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Consider a typical event for which tickets are sold. The event only occurs once, and for simplicity we can assume that only one kind of ticket is provided, i.e, no VIP seats etc. $N$ tickets are available for purchase, and the $N$ highest bids win the tickets.

Does it exist any clever method for auctioning this type of good?

In a classical auction, the highest bid at any time is shown and participants can increase their bid to be the winning participant. But when auctioning this type of good that does not make any sense, since there will be multiple winning bids.

Should we perhaps display the currently lowest bid that is needed to win a ticket?

What if we think that it is desirable that all winners pay the same amount, how does this effect things?

I have tried to find existing research about this, but to no avail. Maybe there exist some other type of good with similar characteristics to tickets (oil/electricity?) that is auctioned in a similar way? Pointers to existing literature would be greatly appreciated.

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  • $\begingroup$ What do you mean by "clever"? Profit maximizing for the seller? $\endgroup$ – Herr K. Dec 4 '17 at 23:15
  • $\begingroup$ @HerrK.: That was a bad wording on my part, sorry. Profit maximising and also practical to implement. If for example auctioning one ticket after another in a sequential fashion could be argued to be profit maximising, it still wouldn't be feasible. Each individual auction would have to be extremely short, or the whole process would take a ridiculous amount of time. $\endgroup$ – Filip Nilsson Dec 4 '17 at 23:45
  • $\begingroup$ I also found a newly published document when doing some new research right after posting this question: faculty.chicagobooth.edu/eric.budish/research/… $\endgroup$ – Filip Nilsson Dec 4 '17 at 23:46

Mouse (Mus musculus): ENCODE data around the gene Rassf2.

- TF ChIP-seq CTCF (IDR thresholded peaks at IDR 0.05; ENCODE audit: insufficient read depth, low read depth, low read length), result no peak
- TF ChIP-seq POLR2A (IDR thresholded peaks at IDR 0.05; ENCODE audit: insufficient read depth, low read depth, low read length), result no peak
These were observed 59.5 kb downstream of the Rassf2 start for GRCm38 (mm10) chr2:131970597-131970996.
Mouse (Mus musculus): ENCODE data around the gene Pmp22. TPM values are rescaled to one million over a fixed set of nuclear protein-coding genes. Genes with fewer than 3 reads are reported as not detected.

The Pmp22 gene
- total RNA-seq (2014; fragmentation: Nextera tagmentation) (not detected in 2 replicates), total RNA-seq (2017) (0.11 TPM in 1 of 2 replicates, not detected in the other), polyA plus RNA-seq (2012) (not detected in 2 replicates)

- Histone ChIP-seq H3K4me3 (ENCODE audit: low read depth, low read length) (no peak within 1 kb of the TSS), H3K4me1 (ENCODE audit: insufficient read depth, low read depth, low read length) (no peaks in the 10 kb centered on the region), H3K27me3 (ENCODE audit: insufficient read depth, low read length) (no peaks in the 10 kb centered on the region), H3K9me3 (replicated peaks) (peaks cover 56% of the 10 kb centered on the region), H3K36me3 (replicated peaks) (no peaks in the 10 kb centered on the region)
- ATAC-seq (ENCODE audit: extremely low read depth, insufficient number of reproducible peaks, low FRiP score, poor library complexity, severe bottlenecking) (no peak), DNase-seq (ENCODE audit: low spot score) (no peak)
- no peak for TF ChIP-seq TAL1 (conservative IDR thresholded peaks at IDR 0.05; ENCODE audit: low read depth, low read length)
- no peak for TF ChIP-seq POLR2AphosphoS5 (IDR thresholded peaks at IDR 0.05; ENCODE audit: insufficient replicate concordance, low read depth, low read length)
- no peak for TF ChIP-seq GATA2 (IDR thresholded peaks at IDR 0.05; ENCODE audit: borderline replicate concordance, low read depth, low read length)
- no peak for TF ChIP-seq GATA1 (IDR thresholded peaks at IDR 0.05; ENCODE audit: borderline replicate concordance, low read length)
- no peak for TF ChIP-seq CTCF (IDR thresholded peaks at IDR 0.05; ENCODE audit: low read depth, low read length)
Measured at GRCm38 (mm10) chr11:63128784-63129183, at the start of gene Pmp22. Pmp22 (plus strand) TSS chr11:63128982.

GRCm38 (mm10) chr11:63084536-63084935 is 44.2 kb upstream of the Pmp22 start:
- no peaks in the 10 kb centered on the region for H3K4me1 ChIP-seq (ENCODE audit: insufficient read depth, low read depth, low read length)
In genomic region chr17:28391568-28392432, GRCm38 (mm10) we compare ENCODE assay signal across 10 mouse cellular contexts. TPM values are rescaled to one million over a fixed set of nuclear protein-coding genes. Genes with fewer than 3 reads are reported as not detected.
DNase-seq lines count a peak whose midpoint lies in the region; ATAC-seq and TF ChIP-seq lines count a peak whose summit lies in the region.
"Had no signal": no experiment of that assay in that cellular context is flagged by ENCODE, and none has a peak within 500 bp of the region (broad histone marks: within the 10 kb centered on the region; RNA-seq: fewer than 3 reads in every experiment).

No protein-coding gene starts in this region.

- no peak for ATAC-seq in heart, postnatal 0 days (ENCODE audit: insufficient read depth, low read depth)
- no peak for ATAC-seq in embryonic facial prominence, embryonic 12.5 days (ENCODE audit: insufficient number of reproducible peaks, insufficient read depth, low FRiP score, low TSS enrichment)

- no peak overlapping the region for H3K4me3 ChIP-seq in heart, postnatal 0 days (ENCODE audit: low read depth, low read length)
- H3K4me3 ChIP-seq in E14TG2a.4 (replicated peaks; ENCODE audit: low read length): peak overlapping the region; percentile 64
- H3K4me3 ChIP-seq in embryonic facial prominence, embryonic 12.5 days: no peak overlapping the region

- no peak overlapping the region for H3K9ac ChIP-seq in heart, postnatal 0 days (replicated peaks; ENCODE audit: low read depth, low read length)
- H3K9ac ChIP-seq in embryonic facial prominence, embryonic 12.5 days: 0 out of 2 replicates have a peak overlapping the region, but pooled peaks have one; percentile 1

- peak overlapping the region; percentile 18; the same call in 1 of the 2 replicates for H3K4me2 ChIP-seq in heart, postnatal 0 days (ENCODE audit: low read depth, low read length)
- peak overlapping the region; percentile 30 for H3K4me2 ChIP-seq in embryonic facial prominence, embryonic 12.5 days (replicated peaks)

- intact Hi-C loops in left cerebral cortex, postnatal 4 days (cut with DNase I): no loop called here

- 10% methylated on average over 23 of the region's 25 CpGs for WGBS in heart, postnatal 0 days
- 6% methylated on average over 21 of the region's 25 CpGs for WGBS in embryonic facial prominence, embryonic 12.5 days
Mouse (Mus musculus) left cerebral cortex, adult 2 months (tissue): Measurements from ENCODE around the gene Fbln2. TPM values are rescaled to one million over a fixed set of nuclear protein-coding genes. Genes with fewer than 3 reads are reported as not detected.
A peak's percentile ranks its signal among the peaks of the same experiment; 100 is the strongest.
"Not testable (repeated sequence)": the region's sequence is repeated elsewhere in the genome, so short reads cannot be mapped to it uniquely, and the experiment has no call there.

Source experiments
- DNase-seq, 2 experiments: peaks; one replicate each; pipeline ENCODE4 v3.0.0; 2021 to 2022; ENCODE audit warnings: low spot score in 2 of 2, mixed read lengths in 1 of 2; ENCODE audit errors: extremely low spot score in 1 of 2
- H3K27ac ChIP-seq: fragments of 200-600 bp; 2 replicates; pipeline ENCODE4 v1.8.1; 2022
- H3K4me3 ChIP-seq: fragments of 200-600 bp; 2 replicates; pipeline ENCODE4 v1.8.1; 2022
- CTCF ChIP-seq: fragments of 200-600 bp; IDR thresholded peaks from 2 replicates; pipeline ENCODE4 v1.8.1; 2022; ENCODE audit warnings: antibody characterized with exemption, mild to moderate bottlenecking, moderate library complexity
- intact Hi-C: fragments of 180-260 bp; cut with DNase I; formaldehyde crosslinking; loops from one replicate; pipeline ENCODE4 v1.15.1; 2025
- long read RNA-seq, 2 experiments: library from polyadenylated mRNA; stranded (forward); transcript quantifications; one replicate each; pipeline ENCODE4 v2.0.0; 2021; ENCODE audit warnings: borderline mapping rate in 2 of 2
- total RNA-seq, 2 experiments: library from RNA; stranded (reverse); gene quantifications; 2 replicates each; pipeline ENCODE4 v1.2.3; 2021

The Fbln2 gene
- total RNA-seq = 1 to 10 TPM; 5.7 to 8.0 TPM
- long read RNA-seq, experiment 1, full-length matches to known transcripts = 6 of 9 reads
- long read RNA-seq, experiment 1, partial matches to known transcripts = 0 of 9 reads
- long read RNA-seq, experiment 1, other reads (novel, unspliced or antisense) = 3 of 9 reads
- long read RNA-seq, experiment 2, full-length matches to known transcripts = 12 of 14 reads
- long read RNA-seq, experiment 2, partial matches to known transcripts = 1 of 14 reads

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First, you should note that there is a Revenue Equivalence Theorem that says under a set of conditions, the seller's revenue from using different forms of auctions will be the same. This same result holds also in the multi-object case.

Thus, if you have $n$ identical objects, you can sell them using a ($n+1$)th price sealed bid auction, where

  • each bidder submits a bid,
  • the highest $n$ bidders each gets $1$ object, and
  • they all pay a price equal to the ($n+1$)th highest bid.

In such an auction, it is a weakly dominant strategy for every bidder to bid their true valuation of the object. The reasoning is similar to the second price auction.

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  • $\begingroup$ But the nth bidder wasn't willing to pay the (n - 1)th highest bid. Could it be the (n + 1)th highest bid? That would be consistent with a second-price auction for a single item, as per your last link. $\endgroup$ – EnergyNumbers Dec 5 '17 at 0:42
  • $\begingroup$ @EnergyNumbers: Oh yes, thank for catching that! $\endgroup$ – Herr K. Dec 5 '17 at 0:58
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    $\begingroup$ Things get a lot more complicated if some of the bidders want to buy more than one ticket because then you have to worry about demand reduction. $\endgroup$ – Ubiquitous Dec 5 '17 at 9:20
  • $\begingroup$ @Ubiquitous: Can we not treat a bidder who demand multiple units as multiple bidders who each demand one unit (at potentially different prices)? $\endgroup$ – Herr K. Dec 5 '17 at 19:11
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    $\begingroup$ @HerrK No. Quick example. Suppose there are three units and I am willing to pay 10 for each of two units and you are willing to pay 10 for each of two units. If we both bid sincerely then the price is 10 and I get zero surplus. But if I bid as though I only wanted one unit and set my second bid equal to zero then the price is zero and I get a surplus of 10! This is known as demand reduction and is a more general phenomenon in multi-unit auctions with multi-unit demand. $\endgroup$ – Ubiquitous Dec 5 '17 at 20:34

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